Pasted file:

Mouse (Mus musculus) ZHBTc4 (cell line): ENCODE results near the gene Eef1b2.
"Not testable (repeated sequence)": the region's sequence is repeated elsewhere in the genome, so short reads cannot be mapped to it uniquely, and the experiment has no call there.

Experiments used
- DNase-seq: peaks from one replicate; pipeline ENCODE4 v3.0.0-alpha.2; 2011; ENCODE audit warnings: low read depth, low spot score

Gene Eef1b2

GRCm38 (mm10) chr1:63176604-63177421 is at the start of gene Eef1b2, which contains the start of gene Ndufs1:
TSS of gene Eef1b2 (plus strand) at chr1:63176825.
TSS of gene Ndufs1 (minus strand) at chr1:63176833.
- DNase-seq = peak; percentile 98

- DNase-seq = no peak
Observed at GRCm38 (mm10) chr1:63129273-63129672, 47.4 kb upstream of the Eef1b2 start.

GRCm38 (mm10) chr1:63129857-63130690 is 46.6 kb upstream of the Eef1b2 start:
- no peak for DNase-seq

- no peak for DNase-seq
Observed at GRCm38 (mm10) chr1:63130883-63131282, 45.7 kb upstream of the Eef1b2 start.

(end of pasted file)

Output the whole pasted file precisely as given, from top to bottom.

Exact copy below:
Mouse (Mus musculus) ZHBTc4 (cell line): ENCODE results near the gene Eef1b2.
"Not testable (repeated sequence)": the region's sequence is repeated elsewhere in the genome, so short reads cannot be mapped to it uniquely, and the experiment has no call there.

Experiments used
- DNase-seq: peaks from one replicate; pipeline ENCODE4 v3.0.0-alpha.2; 2011; ENCODE audit warnings: low read depth, low spot score

Gene Eef1b2

GRCm38 (mm10) chr1:63176604-63177421 is at the start of gene Eef1b2, which contains the start of gene Ndufs1:
TSS of gene Eef1b2 (plus strand) at chr1:63176825.
TSS of gene Ndufs1 (minus strand) at chr1:63176833.
- DNase-seq = peak; percentile 98

- DNase-seq = no peak
Observed at GRCm38 (mm10) chr1:63129273-63129672, 47.4 kb upstream of the Eef1b2 start.

GRCm38 (mm10) chr1:63129857-63130690 is 46.6 kb upstream of the Eef1b2 start:
- no peak for DNase-seq

- no peak for DNase-seq
Observed at GRCm38 (mm10) chr1:63130883-63131282, 45.7 kb upstream of the Eef1b2 start.